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More than a quarter of over-60s have undiagnosed heart valve disease

Without displaying any symptoms, the disease increases the risk of having a heart attack, stroke and other heart conditions

More than a quarter of adults aged over 60 have undiagnosed heart valve disease. According to research by the University of East Anglia (UEA), the adults were healthy, symptom-free and did not suspect to have the disease.

Co-lead researcher Vassilios Vassiliou, a clinical professor of cardiac medicine at UEA’s Norwich medical school said: ‘This study reveals that many older adults have heart valve issues, even if they don’t show any symptoms and we would suggest that if people do develop any new symptoms or signs that could indicate heart disease to discuss this with their doctor.’

He added that the research could help gauge the scale of valve disease and ‘streamline routine care methods and screening programmes to ensure that we can cope with the demand in the future’.

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Heart valve disease develops when one or more of the heart valves do not work properly. The main problems are caused by the valves either not opening fully (valve stenosis) which restricts the flow of blood, or the valve not closing properly (valve regurgitation) which means blood can leak back in the wrong direction.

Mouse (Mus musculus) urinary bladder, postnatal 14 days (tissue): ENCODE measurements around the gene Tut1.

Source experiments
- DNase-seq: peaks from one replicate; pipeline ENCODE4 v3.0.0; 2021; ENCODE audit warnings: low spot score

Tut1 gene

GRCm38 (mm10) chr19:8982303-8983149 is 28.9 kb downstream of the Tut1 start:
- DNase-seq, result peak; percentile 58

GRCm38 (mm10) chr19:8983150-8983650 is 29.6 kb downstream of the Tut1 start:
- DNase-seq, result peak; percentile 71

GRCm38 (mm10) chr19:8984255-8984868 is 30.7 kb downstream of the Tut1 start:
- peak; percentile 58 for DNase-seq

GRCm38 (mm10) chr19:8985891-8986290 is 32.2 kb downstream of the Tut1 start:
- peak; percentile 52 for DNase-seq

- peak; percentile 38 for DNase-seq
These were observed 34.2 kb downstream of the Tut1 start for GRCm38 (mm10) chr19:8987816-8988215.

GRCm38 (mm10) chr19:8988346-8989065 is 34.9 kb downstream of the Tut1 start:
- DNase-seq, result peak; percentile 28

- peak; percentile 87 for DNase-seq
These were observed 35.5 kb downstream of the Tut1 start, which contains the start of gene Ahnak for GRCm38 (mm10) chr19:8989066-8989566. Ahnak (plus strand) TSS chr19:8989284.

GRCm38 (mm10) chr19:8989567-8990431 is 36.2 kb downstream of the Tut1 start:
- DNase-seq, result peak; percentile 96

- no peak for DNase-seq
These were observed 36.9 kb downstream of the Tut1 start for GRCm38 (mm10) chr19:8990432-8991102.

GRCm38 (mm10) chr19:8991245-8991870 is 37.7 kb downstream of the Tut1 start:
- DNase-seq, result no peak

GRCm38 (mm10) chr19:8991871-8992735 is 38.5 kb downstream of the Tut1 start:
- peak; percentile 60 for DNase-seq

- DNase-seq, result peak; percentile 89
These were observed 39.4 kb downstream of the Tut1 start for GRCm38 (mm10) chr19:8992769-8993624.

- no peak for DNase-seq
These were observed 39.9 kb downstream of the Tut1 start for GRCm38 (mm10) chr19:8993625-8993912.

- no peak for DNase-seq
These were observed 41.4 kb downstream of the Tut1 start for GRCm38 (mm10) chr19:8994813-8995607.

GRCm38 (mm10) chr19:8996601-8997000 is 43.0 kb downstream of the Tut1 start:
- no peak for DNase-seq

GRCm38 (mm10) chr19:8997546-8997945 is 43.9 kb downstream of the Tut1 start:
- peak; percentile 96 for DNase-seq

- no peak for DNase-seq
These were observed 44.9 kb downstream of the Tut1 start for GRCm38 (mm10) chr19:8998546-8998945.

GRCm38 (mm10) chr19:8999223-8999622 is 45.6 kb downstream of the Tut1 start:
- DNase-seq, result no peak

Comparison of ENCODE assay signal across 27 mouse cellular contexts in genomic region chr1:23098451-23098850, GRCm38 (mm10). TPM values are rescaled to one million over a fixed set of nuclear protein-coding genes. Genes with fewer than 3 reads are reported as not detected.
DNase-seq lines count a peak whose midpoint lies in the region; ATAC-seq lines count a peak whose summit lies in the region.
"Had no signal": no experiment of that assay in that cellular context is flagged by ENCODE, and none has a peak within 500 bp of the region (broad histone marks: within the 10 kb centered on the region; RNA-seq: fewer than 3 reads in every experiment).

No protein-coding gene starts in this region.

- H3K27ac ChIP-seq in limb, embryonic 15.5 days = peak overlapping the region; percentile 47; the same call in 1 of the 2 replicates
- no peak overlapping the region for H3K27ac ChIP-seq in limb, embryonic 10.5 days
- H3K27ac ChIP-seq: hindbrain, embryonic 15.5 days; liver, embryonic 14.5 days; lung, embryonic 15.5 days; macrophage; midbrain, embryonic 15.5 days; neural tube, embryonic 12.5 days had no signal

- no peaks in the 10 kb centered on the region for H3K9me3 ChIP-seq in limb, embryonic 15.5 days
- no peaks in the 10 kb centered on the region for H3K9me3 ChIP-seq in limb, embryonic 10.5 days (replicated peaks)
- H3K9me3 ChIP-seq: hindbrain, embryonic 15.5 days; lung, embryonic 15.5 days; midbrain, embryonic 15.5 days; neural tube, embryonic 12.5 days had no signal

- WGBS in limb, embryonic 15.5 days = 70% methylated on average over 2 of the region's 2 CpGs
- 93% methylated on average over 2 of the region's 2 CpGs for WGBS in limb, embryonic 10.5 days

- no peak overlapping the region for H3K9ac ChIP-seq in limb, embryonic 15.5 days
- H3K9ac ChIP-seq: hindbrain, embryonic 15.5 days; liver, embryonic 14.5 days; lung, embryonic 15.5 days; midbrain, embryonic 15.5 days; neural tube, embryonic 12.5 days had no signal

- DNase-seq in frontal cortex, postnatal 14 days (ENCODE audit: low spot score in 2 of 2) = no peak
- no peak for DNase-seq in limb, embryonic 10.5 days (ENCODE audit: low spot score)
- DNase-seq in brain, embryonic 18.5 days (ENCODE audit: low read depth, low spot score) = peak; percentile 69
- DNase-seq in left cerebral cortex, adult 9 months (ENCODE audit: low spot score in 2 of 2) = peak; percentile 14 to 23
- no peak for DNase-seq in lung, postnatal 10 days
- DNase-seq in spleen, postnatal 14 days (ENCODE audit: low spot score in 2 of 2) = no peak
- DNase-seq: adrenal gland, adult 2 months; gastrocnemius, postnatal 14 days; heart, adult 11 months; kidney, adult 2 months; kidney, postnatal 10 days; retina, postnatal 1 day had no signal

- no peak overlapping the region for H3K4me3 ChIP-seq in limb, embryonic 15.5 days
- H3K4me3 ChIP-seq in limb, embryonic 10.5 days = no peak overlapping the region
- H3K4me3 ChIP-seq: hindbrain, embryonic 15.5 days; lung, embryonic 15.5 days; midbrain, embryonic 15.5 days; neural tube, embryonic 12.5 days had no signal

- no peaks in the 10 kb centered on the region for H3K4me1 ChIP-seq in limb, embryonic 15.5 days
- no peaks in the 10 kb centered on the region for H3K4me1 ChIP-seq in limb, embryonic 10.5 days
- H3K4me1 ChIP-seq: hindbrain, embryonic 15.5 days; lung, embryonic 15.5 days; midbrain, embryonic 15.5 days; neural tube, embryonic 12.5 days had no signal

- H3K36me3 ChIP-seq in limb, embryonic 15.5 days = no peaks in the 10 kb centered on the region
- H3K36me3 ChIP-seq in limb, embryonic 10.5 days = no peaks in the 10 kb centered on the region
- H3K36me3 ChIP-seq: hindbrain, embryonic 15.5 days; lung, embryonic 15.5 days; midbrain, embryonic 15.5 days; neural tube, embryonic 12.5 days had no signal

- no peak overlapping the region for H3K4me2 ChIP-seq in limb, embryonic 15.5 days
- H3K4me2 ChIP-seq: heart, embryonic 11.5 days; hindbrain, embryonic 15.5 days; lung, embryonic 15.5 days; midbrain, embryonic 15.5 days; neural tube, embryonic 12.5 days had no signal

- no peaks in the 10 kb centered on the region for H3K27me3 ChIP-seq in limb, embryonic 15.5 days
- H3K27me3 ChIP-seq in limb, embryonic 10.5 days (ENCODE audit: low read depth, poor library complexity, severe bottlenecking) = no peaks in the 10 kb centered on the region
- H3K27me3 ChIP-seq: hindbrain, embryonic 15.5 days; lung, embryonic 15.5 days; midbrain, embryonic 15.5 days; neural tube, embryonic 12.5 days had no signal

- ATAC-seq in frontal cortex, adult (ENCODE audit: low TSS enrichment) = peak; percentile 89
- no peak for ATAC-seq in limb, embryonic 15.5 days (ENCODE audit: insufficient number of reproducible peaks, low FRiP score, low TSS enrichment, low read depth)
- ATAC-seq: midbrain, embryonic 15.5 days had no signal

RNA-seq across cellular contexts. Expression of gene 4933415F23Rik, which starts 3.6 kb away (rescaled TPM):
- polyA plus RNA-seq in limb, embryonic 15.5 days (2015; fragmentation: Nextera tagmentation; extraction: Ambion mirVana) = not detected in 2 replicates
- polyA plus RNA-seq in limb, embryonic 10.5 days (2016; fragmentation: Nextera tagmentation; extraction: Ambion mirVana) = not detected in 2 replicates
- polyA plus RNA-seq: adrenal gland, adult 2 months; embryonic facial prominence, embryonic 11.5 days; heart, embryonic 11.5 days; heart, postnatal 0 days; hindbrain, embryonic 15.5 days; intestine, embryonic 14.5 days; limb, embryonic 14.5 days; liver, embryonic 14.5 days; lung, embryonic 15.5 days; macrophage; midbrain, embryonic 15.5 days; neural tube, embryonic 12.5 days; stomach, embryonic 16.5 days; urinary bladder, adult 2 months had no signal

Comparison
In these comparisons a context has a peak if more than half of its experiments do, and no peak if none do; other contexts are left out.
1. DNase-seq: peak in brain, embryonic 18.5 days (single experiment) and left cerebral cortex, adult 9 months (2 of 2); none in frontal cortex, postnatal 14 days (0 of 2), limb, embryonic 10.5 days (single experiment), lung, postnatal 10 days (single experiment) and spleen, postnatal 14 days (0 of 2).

Funded by the British Heart Foundation (BHF), the research involved 4,327 asymptomatic patients aged 60 who were studied for over a decade. They were evaluated with a health questionnaire, clinical examination and transthoracic echocardiography, which is an ultrasound of the heart. The researchers diagnosed 28.2% of the participants with heart valve disease.

Co-lead researcher Professor Michael Frenneaux, of the Royal Brompton Hospital, said that the hearts of the people with undetected disease were likely to be put under more pressure as a result. ‘Over time, it can increase the risk of having a heart attack, stroke and other heart conditions,’ he said.

While the research highlights the ‘widespread’ prevalence of heart valve disease, James Leiper, Associate Medical Director at the BHF said that ‘further research will be required to build on these strong foundations and develop methods to test the feasibility of disease identification in these individuals’.